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In: Prototyping

How often do you have fun while walking down the street? We hope it happens frequently, which is why the second intervention of Blank Page Plaza is all about games. Public spaces have an untapped potential to evoke a sense of playfulness, engage people in activities and spark social interaction. What better way to meet your fellow neighbours than over a round of giant Jenga or basketball game? In recent years, many cities have been focussing on how to facilitate playfulness in the public realm. From yard Yahtzee to musical swings, to trampoline sidewalks, there are endless ways to creatively transform a public space into a zone dedicated to play.

To implement our Fun and Games intervention, we did four things:

  1. Buy chicken wire, duct tape, wooden dowels and colourful plastic balls to create our own Giant Kerplunk
  2. Set out sidewalk chalk for people to create their own artwork or games
  3. Go to Cowboys Casino to pick up multiple decks of playing cards and tape Intelligent Futures flare onto the outside packaging
  4. Borrow a game of bean bag toss from a generous friend

So far, fun and games seem to successfully engage folks. In the past week, we’ve noticed families joining up for a game of Kerplunk, cowboys tossing bean bags during Stampede, and teenagers creating chalk masterpieces on the sidewalk.

There are indications that the space is being used for late night fun too — after the Canada Day long weekend, we found an empty shot glass and a pack of cigarettes left on one of the #blankpageplaza tables.

We can also report our first incidents of theft — two decks of cards and one wooden stump disappeared from the space on the eve of Stampede (perhaps someone was in need of Stampede props?). Hopefully, this will be the extent of theft that we experience.

Our next intervention will begin next week. Stay tuned for what is coming up, and in the meantime, drop by to Blank Page Plaza to embrace your inner kid!

Intelligent Futures is gearing up for a summer-long urban design experiment, alongside their colleagues at Blank Page Studio. Blank Page Studio, located on Kensington Crescent, is a creative and collaborative space, comprised of small innovative enterprises, from web developers and artists to urbanists and architects. Throughout the summer, the sidewalk space on the east side of the studio will transform into Blank Page Plaza, a dynamic and testable public place for passersby to play games, learn something new, or perhaps just sit down and stay awhile. This project will bring the collaboration and innovation that occurs in Blank Page Studio outdoors for the community to experience and enjoy.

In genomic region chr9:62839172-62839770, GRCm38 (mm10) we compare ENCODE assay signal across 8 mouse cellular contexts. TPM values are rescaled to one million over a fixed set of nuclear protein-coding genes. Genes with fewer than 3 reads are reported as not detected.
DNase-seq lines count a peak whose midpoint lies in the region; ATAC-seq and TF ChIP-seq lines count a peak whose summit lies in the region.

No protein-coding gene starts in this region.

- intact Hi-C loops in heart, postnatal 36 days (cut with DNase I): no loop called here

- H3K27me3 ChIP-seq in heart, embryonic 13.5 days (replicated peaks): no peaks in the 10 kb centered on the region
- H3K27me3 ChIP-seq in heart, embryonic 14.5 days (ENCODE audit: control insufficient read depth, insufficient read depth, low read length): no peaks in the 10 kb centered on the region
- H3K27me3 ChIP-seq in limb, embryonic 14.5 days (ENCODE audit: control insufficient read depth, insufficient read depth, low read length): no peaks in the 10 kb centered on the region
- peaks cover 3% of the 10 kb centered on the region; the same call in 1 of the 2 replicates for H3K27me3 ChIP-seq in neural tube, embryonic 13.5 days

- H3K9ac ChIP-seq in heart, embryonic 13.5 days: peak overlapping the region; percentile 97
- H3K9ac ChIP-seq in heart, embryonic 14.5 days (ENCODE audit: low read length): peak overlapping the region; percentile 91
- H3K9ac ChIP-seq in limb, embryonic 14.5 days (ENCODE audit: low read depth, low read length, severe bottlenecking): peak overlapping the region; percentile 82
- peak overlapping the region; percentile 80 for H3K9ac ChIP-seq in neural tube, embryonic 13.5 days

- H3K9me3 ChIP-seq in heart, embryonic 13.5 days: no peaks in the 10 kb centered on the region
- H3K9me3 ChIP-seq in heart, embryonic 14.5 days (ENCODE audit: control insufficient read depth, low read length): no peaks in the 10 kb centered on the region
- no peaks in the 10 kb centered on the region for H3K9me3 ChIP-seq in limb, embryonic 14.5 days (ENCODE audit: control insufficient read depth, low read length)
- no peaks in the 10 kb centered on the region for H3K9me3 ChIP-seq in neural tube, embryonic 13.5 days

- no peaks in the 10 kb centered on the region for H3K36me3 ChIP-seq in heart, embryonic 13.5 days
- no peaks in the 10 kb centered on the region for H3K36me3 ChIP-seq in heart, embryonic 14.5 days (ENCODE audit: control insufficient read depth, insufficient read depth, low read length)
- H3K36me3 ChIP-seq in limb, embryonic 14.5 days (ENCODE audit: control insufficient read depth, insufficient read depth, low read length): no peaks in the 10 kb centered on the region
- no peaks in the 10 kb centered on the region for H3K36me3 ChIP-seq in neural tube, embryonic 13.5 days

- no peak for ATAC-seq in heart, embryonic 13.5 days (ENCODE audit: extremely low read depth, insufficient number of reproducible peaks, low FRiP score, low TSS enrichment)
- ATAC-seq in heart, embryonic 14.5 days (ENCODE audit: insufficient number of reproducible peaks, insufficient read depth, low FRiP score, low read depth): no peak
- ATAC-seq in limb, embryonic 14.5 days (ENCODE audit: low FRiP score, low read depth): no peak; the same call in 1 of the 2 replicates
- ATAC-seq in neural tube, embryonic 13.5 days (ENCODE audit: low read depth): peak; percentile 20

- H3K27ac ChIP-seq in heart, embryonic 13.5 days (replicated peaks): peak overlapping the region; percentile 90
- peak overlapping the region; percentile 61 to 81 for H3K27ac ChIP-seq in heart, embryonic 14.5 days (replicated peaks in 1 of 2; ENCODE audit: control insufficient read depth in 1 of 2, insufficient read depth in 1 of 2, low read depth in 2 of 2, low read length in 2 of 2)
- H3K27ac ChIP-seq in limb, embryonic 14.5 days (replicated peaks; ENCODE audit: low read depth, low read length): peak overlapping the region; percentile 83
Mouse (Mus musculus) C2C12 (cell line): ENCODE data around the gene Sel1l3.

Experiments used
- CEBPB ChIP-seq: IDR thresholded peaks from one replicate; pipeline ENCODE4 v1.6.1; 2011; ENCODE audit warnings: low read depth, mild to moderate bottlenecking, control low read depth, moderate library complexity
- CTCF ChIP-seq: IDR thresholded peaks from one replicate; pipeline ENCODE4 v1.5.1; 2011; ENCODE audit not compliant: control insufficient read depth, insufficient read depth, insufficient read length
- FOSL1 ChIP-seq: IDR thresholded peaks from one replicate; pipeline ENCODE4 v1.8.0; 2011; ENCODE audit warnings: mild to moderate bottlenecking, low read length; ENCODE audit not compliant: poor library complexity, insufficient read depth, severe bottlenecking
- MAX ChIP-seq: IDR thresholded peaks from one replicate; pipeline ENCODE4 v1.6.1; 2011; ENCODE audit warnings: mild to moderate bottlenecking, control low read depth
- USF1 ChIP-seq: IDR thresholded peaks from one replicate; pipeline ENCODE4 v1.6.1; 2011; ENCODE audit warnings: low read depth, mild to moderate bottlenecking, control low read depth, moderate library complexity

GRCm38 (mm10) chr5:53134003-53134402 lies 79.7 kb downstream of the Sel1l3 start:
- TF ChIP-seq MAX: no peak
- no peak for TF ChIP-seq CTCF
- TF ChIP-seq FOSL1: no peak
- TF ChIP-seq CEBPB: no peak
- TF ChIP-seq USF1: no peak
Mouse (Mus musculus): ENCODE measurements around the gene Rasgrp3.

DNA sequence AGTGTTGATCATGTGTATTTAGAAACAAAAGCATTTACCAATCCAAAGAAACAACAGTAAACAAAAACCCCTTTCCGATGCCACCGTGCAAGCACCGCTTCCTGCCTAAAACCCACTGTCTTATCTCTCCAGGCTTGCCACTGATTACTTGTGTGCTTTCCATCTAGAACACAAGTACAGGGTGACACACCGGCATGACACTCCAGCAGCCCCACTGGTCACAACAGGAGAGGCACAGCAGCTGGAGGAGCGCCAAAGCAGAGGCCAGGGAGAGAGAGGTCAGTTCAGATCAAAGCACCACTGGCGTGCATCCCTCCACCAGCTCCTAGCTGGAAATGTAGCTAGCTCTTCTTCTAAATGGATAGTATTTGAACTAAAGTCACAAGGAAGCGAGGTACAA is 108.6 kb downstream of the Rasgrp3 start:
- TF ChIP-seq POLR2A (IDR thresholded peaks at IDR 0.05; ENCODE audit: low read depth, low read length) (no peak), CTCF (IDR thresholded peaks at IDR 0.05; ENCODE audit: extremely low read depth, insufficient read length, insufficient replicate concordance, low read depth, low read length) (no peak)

Urban Field Testing

Temporary street design projects have been increasingly more popular over the past few years, with parklets taking over the streets of San Francisco and Vancouver, the book Tactical Urbanism getting swept off bookshelves all around the globe, and car-free, open street initiatives occurring more and more often in cities worldwide.

Short-term public interventions have the potential to create lasting, beneficial shifts within a city. By implementing quick and affordable changes, cities can prototype ideas and gain public feedback during the design process. Take Macon, Georgia as an example — in September 2016, an eight-mile long pop-up bike network was implemented. During this week long bike lane prototype, bicycle usage increased tenfold, demonstrating a demand for cycle paths. Permanent bike lanes have been built since the experiment and city policy in Macon now ensures that any roads being repaved must examine how bike lanes could be added to the existing structure.

First Intervention: The Moveable Chair

For our first intervention, we will create a pleasant place for people to sit and relax.  Public seating creates a useable, comfortable and pedestrian-oriented space, allowing folks to socialize, people-watch or just kick back and relax. Adding seating can be an easy and informal step to creating an active and lively space.

According to William H. Whyte, a late American urbanist and renowned people-observer, the best type of public seating is furniture that can move. Whyte considered the moveable chair “a wonderful invention” that provides people with choice: “a declaration of autonomy, to oneself, and rather satisfying.” Unlike fixed seats, moveable chairs give people the freedom to move closer or farther away from others, and follow or avoid the sun.

Watch this short clip from Whyte’s documentary “Social Life of Small Urban Places” to see how people in New York used chairs that move:

The risk of moveable furniture is that people may take the liberty of moving the chairs a bit too far away (perhaps onto their own patio or front yard at their house). We’re going to take a leap of faith and hope that our new furniture stays put without having to lock anything down. Stay tuned to hear about any thievery and what our next intervention will entail! Use the hashtag #blankpageplaza to follow the adventure on social media.